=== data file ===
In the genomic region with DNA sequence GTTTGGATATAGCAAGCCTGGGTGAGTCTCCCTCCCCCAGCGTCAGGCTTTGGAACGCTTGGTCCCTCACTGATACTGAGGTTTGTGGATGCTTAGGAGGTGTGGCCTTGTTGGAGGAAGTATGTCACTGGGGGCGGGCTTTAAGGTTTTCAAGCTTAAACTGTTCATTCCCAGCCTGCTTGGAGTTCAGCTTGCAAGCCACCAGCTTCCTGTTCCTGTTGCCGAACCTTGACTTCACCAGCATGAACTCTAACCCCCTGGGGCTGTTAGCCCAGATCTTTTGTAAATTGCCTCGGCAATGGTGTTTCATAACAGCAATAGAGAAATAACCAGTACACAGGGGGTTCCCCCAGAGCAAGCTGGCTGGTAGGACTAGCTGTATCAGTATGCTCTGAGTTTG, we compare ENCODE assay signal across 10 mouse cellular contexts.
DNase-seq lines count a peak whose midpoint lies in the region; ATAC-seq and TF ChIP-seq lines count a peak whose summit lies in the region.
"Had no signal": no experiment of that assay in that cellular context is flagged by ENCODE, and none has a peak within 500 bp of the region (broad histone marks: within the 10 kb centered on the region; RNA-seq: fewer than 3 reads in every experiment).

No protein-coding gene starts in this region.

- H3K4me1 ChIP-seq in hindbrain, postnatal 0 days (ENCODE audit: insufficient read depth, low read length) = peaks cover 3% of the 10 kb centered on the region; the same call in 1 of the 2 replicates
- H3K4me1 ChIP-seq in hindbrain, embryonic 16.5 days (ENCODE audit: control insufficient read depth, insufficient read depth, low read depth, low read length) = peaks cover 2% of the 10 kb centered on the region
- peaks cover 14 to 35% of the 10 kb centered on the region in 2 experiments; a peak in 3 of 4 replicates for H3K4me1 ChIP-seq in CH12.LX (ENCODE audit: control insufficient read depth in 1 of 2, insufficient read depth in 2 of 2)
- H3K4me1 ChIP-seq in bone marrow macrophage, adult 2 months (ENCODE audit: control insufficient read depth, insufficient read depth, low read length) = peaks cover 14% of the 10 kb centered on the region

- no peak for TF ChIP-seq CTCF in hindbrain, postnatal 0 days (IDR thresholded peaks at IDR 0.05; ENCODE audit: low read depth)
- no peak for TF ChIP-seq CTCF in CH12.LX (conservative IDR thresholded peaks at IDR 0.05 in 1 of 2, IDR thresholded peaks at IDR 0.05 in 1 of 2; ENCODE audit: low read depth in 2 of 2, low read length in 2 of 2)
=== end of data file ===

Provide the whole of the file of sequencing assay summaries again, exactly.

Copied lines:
In the genomic region with DNA sequence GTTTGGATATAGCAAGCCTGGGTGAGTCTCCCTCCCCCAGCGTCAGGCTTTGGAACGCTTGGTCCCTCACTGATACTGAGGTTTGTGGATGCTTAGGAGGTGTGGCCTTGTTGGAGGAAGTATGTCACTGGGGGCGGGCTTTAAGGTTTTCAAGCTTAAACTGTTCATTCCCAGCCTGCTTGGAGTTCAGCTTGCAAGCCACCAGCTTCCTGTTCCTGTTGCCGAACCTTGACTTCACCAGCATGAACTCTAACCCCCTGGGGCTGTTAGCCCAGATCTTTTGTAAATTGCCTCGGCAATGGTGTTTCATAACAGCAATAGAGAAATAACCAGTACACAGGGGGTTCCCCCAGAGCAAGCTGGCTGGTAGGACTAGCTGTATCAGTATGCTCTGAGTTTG, we compare ENCODE assay signal across 10 mouse cellular contexts.
DNase-seq lines count a peak whose midpoint lies in the region; ATAC-seq and TF ChIP-seq lines count a peak whose summit lies in the region.
"Had no signal": no experiment of that assay in that cellular context is flagged by ENCODE, and none has a peak within 500 bp of the region (broad histone marks: within the 10 kb centered on the region; RNA-seq: fewer than 3 reads in every experiment).

No protein-coding gene starts in this region.

- H3K4me1 ChIP-seq in hindbrain, postnatal 0 days (ENCODE audit: insufficient read depth, low read length) = peaks cover 3% of the 10 kb centered on the region; the same call in 1 of the 2 replicates
- H3K4me1 ChIP-seq in hindbrain, embryonic 16.5 days (ENCODE audit: control insufficient read depth, insufficient read depth, low read depth, low read length) = peaks cover 2% of the 10 kb centered on the region
- peaks cover 14 to 35% of the 10 kb centered on the region in 2 experiments; a peak in 3 of 4 replicates for H3K4me1 ChIP-seq in CH12.LX (ENCODE audit: control insufficient read depth in 1 of 2, insufficient read depth in 2 of 2)
- H3K4me1 ChIP-seq in bone marrow macrophage, adult 2 months (ENCODE audit: control insufficient read depth, insufficient read depth, low read length) = peaks cover 14% of the 10 kb centered on the region

- no peak for TF ChIP-seq CTCF in hindbrain, postnatal 0 days (IDR thresholded peaks at IDR 0.05; ENCODE audit: low read depth)
- no peak for TF ChIP-seq CTCF in CH12.LX (conservative IDR thresholded peaks at IDR 0.05 in 1 of 2, IDR thresholded peaks at IDR 0.05 in 1 of 2; ENCODE audit: low read depth in 2 of 2, low read length in 2 of 2)